• loveconstitution1789||

    Freedom isn't free.

    Time for more people to fight these unconstitutional government actions and laws until they are no more.

    Even the prohibitionists knew they needed a constitutional amendment to ban alcohol. When the time came to ban drugs, a constitutional amendment might not have been successful. The TOP MEN decided to implement the ban anyway.

    Acquit all drug defendants if you are on a jury. If you have a drug offense, appeal the conviction.

  • Hank Phillips||

    What's wrong with voting Libertarian, the way Katherine Mangu-Ward doesn't?

  • American Liberal||

    That innocent little libertarian ordered five assassinations.

  • Citizen X - #6||

    Funny how those charges got dropped with a quickness.

  • John||

    Sure he did. The government didn't charge or convict him of those things and seek the death penalty, which would have been available in such circumstances out of kindness I guess. The feds are just like that, always cutting people a break.

  • loveconstitution1789||

    Ulbricht ordered fake assassins to assassinate five imaginary adversaries.

    When someone is lured into fake criminal sexual action with fake underage girls or fake prostitutes they call it a honey pot.

    I guess they don't have a good name for corrupt federal agents luring someone to get rid of fake adversaries.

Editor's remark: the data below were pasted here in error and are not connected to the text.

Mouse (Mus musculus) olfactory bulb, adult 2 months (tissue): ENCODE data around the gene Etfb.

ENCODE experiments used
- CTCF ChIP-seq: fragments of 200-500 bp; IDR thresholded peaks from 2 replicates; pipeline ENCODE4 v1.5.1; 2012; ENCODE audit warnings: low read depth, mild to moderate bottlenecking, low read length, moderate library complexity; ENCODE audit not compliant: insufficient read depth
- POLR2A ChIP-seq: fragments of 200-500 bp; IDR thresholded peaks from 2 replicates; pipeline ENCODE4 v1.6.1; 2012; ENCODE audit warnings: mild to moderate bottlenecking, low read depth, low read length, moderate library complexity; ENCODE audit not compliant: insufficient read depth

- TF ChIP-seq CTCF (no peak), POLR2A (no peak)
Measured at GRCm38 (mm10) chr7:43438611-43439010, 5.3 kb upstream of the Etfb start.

Anywho... Ulbricht has only been convicted of running a drug website with convictions for: (1) distribution and aiding and abetting distribution of narcotics, 21 U.S.C. § 812, § 841(a)(1), § 841(b)(1)(A) and 18 U.S.C. § 2; (2) using the Internet to distribute narcotics, 21 U.S.C. § 812, § 841(h) and § 841(b)(1)(A); (3) conspiracy to distribute narcotics, 21 U.S.C. § 846; (4) engaging in a continuing criminal enterprise, 21 U.S.C. § 848(a); (5) conspiring to obtain unauthorized access to a computer for purposes of commercial advantage and private financial gain and in furtherance of other criminal and tortious acts, 18 U.S.C. § 1030(a)(2) and § 1030(b); (6) conspiring to traffic in fraudulent identification documents, 18 U.S.C. § 1028(f); and (7) conspiring to launder money, 18 U.S.C. § 1956(h).

  • Citizen X - #6||

    Ulbricht ordered fake assassins to assassinate five imaginary adversaries

    ...ALLEGEDLY, according to government agents who later dropped those particular charges completely.

  • Rhywun||

    And people wonder why we complain there are too many laws. Some of those seem to overlap each other but hey if it lets us pile on another life sentence why not?

  • loveconstitution1789||

    Notice most of the charges are conspiracy.